Wearable Wonders by Lawrence Vrba

Lawrence, (Larry) Vrba has been creating jewelry for over 50 years and is “responsible” for some of Miriam Haskell’s most successful jewelry collections in the 1970s. Vrba’s pieces are usually notable in size, four inches or more, and if you are a frequent visitor to Broadway and the Metropolitan Opera, you are likely very familiar with his jewelry designs.

Vrba is known for his huge collection of vintage pearls and rhinestones, which he combines with cast glass petals, elaborate ethnic enamel patterns and antique metal wire work. His creations are often referred to as jewel sculptures. Every Vrba piece is still made by hand. Lawrence Vrba jewelry is also quite rare as it was never mass produced or manufactured outside of the United States.

Lawrence Vrba and Miriam Haskell jewelry

Vrba moved from his home in Lincoln, Nebraska, to New York City in mid-1969. Looking for work, and in his opinion a huge fan of Miriam Haskell jewelry, the future jewelry maker went to the Haskell offices several times asking for a job. In one of those tenacious attempts, Vrba encountered then-owner of Haskell Jewelry, Sandy Moss, who decided to hire Vrba as a switch.

Within two months, Vrba was a designer making jewelry every Friday, a position he held for about 18 months. It was around this time that Bob Clark, the brand’s chief designer, decided to go his own way and work with William De Lillo (worked for Tiffany, Harry Winston before working with Clark. He later moved to Paris to work for Ricci and Elsa Schiaparelli work). Young Larry Vrba left Miriam Haskell Jewelry and went with Clark.

The partnership did not last long and Vrba switched to Castlecliff Jewelry, where he worked until 1972. During his time at Castlecliff Jewelry, Lawrence designed a very successful jewelry collection with a pre-Columbian-inspired look. Pearls were melted to form the signature centers of this line. Made of glass in the first season, some more expensive natural stones were also used in the second season. Castlecliff created her jewelry on 17th Street in Manhattan and her showroom was on 5th Avenue across from B. Altman.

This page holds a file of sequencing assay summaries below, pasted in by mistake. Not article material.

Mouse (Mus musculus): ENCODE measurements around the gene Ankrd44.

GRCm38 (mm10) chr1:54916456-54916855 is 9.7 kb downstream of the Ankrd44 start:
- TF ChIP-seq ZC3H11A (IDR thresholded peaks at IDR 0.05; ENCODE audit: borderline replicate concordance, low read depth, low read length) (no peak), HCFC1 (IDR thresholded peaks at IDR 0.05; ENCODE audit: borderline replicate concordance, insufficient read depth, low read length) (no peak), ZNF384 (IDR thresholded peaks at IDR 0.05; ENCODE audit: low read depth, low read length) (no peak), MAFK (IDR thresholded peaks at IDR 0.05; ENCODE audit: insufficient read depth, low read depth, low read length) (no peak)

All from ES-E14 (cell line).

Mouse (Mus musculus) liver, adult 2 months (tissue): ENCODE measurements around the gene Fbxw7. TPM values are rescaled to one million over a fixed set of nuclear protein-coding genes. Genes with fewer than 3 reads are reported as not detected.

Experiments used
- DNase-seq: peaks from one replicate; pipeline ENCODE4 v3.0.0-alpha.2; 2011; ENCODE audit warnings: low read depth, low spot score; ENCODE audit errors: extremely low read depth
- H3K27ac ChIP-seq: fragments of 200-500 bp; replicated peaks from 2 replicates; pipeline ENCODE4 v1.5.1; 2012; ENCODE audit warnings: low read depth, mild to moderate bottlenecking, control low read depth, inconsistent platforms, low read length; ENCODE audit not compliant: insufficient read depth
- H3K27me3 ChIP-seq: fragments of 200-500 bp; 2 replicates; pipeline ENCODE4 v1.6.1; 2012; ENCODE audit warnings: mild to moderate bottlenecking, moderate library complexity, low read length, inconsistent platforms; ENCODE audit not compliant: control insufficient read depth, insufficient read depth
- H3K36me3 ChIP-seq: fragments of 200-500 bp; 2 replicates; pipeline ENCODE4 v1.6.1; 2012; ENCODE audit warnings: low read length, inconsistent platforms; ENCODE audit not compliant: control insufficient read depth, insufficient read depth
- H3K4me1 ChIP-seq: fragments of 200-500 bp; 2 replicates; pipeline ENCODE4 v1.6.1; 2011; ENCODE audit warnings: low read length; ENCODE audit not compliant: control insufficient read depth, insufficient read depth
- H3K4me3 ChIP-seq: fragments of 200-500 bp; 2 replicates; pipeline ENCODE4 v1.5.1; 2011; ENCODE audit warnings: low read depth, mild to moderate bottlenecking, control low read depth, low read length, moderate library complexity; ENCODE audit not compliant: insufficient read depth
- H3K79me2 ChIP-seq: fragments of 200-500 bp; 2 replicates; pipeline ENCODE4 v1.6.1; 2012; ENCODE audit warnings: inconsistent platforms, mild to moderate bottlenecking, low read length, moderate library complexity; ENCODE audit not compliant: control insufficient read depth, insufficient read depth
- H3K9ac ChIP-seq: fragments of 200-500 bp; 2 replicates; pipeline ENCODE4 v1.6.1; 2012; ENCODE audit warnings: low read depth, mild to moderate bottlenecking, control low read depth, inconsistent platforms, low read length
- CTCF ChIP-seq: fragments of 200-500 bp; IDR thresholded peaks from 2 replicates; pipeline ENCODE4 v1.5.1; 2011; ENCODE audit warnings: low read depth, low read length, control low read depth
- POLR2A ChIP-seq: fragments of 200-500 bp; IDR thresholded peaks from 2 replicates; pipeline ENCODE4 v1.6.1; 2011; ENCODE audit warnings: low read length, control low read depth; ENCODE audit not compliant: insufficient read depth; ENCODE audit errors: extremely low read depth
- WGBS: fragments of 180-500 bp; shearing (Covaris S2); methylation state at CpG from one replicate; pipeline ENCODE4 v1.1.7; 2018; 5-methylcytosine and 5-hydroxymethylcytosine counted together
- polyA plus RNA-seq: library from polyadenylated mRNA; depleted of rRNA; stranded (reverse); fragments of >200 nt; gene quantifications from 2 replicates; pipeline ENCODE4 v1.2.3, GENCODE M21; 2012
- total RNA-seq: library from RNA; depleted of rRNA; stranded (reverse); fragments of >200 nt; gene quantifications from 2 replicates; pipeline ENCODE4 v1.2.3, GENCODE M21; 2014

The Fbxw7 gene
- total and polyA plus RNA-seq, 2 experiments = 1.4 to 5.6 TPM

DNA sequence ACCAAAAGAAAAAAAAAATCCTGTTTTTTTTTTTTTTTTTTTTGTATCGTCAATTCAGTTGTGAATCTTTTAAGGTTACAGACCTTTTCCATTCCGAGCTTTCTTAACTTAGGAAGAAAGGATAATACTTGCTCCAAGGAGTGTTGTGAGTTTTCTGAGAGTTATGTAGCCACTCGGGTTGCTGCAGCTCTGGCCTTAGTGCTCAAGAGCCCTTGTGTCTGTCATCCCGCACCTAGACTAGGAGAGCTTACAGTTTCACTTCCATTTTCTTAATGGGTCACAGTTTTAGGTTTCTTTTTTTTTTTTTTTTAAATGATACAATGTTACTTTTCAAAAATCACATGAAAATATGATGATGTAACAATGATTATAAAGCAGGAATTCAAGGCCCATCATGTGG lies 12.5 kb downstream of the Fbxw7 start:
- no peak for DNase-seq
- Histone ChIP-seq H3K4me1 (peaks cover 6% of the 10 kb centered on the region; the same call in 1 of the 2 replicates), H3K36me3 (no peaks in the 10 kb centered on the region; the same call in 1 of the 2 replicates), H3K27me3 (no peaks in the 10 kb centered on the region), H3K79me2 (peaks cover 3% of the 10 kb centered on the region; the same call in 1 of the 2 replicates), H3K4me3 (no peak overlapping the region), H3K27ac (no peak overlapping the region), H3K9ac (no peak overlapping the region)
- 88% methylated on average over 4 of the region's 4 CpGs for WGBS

At about the same time in Haskell, another chief designer left the company and Vrba returned to channel his talent and creativity as chief designer at the Haskell, a position he held until 1981.

Influence of Egyptian artifacts

In one of the later interviews, Vrba admitted that in the nine years he designed jewelry for Haskell, his favorite collection was by far the Egyptian line. Vrba was traveling in Europe and came across Egyptian stamps that immediately piqued the jewelry maker’s curiosity and became an inspiration for one of the most popular collections in Miriam Haskell jewelry history.

Egyptian scarab motif brooches, which Vrba designed in his first two years as the Haskell’s chief designer, became an instant hit and were very well received. Thousands of these brooches were made and stayed in line for two years. Two years was considered a very long time back then, as most custom jewelry from that time was only sold for one season.

Start a new company: Lawrence Vrba Own Brand

In 1983, Vrba launched its own line of jewelry that created three-dimensional, colorful and mini-sculpture-like statement pieces. He used traditional techniques and applied them to unusual materials to take costume jewelry to a whole new level of casual chic. For example, he would use a real seashell (which has been polished to mother-of-pearl) and then artificially graduate its hue, add glass beads and rhinestones to make brooches with floral motifs. Instantly upgrade the look of a costume jewelry to something you might want to pass on to your daughter.


Since the start of Lawrence Vrba Jewelry, Broadway producers have come to him to design jewelry for their hit shows such as Hairspray, Wicked, Exit the King, “Blythe Spirit” with Angela Lansbury and the revival of “Lend Me a Tenor” .

Vrba now works in his own studio in Brooklyn, creating unique jewelry almost every day. Working alongside Vrba are two dedicated artisans, including Chris March, who is known in New York jewelry making for his superb soldering and wire manipulation skills.

As one of the most famous contemporary jewelry manufacturers, its jewelry designs are still in great demand 50 years later. Perhaps that is because Vrba never really stopped mastering his craft, looking for new textures and materials, and because he still enjoys what he’s doing.

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